The whole volume winds up being a trial of sorts for its characters. That is when Alfred finally dies alone in a nursing home (after he stops accepting food)we kind of know whose been found guilty (though some try to work out deals to get time off for good behavior). Further, it is great to see a book where the foibles and predilections of the characters overwhelm the foibles and predilections of the author. As it should be the characters run this book. What they tell you in end is a few things many of us may already know honesty doesn't pay and take care of what you have to in life because it may already be the ninth inning of your final game.


Reading this book at this time of year the holiday sprawl will remind most of us of the intricate politics and lobbying that come around the festive season. It is great to see a family drama portrayed in so unpretentious and direct a way. Though one may find the ending a little fuzzy{as when Denise decides Alfred is actually to far gone to be treated and Enid breaks free}. Is Alfred beyond hope or these people just straining to be unencumbered by caring for him?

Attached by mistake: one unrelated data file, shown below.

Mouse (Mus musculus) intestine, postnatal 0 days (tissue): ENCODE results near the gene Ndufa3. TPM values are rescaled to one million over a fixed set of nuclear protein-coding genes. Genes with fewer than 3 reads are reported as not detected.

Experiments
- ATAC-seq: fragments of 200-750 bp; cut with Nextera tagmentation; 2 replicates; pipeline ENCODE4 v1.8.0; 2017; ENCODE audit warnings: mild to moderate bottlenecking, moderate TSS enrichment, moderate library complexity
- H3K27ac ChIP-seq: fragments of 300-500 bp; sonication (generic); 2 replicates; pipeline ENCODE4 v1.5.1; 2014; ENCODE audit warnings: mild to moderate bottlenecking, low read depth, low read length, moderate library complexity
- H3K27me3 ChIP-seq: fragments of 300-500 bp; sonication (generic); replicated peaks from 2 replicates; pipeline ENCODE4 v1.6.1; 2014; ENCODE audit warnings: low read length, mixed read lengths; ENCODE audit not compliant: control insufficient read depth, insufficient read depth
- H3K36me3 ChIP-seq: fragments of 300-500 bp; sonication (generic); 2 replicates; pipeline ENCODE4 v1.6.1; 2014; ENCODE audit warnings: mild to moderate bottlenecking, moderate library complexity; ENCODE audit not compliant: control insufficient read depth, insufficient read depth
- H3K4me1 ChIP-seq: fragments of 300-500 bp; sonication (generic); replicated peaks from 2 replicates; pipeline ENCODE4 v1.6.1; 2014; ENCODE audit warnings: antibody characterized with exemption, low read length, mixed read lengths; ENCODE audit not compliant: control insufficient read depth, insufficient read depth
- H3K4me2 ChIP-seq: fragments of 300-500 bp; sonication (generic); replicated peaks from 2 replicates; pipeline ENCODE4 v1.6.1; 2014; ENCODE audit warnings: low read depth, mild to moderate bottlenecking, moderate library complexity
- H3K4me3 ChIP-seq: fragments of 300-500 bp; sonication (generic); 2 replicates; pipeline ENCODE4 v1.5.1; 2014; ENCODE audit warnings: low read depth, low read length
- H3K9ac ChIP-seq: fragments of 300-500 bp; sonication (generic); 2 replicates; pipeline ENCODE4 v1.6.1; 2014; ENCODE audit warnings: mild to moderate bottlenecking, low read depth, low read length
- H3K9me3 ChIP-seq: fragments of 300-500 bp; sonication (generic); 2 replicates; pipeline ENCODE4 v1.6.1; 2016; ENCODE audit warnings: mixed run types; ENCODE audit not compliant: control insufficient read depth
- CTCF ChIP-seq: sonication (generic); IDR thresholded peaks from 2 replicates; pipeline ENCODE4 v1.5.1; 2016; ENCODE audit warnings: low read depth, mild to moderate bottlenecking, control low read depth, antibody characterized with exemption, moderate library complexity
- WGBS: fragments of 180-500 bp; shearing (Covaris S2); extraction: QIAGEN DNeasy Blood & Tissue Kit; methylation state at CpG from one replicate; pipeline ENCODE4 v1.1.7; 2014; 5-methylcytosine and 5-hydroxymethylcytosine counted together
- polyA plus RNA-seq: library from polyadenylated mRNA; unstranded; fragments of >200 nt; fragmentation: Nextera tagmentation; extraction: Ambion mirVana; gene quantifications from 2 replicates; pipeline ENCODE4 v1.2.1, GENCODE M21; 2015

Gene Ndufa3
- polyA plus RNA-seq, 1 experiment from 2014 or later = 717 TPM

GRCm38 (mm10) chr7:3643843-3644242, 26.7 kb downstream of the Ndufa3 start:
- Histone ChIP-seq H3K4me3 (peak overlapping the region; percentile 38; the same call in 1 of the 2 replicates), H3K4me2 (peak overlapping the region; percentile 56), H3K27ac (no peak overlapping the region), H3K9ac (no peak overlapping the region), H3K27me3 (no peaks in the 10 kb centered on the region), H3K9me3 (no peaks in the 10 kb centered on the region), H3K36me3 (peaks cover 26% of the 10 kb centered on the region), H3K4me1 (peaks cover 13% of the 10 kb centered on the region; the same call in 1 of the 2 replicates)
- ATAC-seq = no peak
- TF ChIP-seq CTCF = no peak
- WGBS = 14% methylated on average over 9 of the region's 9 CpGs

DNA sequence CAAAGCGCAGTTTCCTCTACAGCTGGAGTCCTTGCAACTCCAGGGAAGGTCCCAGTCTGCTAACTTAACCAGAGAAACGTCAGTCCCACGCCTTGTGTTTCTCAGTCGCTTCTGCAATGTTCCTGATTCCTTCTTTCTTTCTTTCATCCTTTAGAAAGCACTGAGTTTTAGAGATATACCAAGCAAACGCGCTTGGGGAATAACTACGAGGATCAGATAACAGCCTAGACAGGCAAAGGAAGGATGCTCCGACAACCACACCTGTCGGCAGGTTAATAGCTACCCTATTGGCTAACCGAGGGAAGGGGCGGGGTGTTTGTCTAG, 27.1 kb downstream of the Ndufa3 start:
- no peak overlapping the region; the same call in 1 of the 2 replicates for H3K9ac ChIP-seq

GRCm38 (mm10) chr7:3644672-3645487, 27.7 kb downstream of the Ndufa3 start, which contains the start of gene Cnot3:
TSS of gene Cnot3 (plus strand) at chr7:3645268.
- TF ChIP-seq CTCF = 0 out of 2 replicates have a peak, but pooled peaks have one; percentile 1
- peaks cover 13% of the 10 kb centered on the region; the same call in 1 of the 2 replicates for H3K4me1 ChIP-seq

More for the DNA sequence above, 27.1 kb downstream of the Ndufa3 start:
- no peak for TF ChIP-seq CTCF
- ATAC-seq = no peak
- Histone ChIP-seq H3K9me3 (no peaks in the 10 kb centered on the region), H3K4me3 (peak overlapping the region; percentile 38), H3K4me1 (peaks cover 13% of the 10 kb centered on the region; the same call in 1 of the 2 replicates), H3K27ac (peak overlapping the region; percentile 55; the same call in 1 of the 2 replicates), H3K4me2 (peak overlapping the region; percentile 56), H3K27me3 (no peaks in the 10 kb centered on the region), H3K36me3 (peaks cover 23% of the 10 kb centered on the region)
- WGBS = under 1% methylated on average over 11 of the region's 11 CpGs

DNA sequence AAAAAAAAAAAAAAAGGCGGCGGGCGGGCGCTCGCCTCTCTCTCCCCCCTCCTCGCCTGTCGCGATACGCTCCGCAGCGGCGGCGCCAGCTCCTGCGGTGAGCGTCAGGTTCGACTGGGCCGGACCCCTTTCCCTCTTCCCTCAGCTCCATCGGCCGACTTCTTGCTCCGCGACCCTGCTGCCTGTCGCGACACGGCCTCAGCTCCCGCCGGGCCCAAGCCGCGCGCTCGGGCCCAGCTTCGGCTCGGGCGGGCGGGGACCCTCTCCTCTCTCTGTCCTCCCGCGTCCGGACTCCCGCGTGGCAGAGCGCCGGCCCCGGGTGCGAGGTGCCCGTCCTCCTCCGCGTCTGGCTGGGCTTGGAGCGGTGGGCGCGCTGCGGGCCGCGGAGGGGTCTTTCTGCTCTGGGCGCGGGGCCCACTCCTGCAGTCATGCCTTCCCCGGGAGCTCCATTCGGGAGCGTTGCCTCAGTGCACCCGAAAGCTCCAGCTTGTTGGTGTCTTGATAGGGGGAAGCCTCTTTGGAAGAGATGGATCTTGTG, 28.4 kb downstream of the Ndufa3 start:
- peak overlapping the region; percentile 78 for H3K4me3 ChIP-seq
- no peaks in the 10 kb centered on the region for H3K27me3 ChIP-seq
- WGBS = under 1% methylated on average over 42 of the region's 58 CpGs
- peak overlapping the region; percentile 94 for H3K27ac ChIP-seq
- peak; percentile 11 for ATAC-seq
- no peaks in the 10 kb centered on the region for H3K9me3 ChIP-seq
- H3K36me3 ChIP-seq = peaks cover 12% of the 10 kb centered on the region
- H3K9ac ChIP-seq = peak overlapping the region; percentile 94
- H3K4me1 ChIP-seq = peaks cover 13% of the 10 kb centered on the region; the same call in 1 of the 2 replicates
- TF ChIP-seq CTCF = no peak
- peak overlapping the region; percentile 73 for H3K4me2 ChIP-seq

Finally what is ironic about Mr. Franzen's much reported upon rejection of his volume's being chosen to be an Oprah book club selection is that it seems for a work created "in the high literary tradition" (as Mr. Franzen has suggested) is that "The Corrections" is that rare commodity which brings down upper middle class and elitist consumer tastes into common language. This work rather then in being at conflict with Ms. Winfrey's aggregate might instead be right up their alley. So firstly while covering much of the same boutique economy for the masses consumer geography as Kurt Anderson he does so without leaving us the impression that he is the ultimate insider. Then, secondly, while cataloging much of the same post post post something malaise as did David Foster Wallace never once do you have to read the same page sixteen times in a dizzying exercise to convince yourself that you are literary or hip.